University of Vermont

University Communications


Popular VTrim Web Weight-Loss Program Rolls Out $3.5 Million Study

By Cheryl Dorschner Article published August 29, 2005

The University of Vermont weight-loss research program that gained worldwide media attention when it showed that it helped on-line participants lose an average of 21 pounds in six months will expand the study this fall to reach nearly 500 participants thanks to a $3.5 million grant from the National Institutes of Health.

“Sixty-five percent of the adult population is overweight or obese, but safe, effective treatments for obesity are expensive and limited in the number of people they reach,” says the study’s principal investigator, Jean Harvey-Berino. “Our initial research shows that on-line participants can lose as much weight as those attending weight loss programs in person. If we can continue this success rate via the Internet, we’ll have solid information for clinicians and policymakers looking for low-cost, high-reach obesity treatment,” added Harvey-Berino, who is chair of UVM’s Department of Nutrition and Food Sciences.

Collaborating with Delia Smith West at the University of Arkansas for the Medical Sciences, researchers will not only increase the number but also the diversity of participants. Under the VTrim Study, while using the fundamental principles of weight control — eat less and move more — participants keep a food journal, track exercise, record their emotions related to eating and exercise and develop a support network to keep them motivated. The study will compare the efficacy of traditional treatment (face-to-face weekly meetings) to virtual meetings via on-line chats.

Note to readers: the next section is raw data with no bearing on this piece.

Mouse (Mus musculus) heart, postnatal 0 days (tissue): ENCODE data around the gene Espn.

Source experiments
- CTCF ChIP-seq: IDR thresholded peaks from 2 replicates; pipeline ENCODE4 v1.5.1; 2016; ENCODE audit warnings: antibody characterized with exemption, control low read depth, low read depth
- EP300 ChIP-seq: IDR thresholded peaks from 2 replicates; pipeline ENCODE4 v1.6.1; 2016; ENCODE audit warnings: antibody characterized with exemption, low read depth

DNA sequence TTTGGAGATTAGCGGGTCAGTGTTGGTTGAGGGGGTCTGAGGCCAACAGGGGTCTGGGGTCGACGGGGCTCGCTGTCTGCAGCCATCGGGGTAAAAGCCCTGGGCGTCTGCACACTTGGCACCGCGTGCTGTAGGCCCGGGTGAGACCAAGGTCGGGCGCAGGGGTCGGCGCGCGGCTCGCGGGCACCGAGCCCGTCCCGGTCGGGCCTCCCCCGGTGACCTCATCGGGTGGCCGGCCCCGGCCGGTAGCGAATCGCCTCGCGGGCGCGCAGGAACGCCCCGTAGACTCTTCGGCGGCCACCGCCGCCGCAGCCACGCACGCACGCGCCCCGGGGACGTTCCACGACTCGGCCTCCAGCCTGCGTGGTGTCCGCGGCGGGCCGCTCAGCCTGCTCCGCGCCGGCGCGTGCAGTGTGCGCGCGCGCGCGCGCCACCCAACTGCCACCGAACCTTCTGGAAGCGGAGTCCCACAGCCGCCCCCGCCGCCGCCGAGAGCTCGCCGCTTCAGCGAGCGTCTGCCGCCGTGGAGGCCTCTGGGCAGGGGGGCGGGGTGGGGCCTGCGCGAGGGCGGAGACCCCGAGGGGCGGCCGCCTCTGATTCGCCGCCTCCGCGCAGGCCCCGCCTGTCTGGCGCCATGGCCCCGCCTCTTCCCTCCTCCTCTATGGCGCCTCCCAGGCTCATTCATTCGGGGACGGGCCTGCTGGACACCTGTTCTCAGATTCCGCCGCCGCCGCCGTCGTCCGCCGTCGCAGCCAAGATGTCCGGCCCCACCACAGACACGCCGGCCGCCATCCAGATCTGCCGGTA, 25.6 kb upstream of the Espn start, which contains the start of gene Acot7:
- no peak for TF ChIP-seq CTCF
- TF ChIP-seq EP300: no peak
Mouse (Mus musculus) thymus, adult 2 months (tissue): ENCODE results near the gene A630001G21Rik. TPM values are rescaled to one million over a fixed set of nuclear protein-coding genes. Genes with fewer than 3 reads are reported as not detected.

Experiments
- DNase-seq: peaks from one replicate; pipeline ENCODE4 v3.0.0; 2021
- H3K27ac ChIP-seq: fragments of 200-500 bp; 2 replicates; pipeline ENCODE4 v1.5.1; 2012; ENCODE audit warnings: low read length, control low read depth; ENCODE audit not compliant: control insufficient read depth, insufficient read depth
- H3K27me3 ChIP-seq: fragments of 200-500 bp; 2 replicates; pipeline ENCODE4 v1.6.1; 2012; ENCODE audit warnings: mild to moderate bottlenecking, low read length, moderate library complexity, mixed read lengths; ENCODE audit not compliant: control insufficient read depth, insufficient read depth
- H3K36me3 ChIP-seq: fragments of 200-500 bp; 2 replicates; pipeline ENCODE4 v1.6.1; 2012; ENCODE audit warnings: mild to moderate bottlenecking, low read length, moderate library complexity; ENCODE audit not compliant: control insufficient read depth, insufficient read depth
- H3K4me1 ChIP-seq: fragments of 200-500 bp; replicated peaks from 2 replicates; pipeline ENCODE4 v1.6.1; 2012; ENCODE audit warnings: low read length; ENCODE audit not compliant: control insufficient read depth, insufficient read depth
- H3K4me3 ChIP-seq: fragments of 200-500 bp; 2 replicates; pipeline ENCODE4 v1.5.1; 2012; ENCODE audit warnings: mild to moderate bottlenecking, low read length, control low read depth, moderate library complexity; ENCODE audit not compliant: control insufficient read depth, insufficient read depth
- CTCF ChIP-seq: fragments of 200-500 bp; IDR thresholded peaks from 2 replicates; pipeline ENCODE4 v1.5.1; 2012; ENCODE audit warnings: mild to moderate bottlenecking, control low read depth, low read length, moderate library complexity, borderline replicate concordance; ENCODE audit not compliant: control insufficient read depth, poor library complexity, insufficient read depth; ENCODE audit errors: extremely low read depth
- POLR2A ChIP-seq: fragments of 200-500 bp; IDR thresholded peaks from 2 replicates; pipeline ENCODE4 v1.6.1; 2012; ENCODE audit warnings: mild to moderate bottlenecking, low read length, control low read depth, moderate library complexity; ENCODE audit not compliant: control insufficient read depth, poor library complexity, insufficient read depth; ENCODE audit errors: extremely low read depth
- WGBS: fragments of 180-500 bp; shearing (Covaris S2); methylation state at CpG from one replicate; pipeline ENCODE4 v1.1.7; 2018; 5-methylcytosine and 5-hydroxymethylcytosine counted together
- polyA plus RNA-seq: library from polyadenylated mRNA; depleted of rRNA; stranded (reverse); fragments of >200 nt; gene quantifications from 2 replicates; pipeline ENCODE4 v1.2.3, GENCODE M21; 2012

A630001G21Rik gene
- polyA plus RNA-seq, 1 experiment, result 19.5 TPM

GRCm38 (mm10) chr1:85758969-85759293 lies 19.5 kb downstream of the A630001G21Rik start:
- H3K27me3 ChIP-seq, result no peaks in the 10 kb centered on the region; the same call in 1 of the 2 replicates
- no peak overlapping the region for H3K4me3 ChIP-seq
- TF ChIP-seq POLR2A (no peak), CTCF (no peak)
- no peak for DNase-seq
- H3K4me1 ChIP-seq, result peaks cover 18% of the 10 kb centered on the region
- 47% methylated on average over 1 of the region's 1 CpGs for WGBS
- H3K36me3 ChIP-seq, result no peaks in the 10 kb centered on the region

“We will also use this research opportunity to evaluate whether we can improve Internet success with minimal in-person support,” said Beth Casey Gold, clinical coordinator of the university’s Behavioral Weight Management Program.

“The Internet has enormous potential to bring weight-loss success and lifestyle changes to people worldwide and in settings where traditional clinics cannot,” said Rachel Johnson, dean of UVM’s College of Agriculture and Life Sciences. “In addition, the Web can reach people who might shy away from in-person treatment. The need for breakthroughs in obesity treatment has never been greater.”

To learn more about the study or to be considered as a participant contact Beth Gold at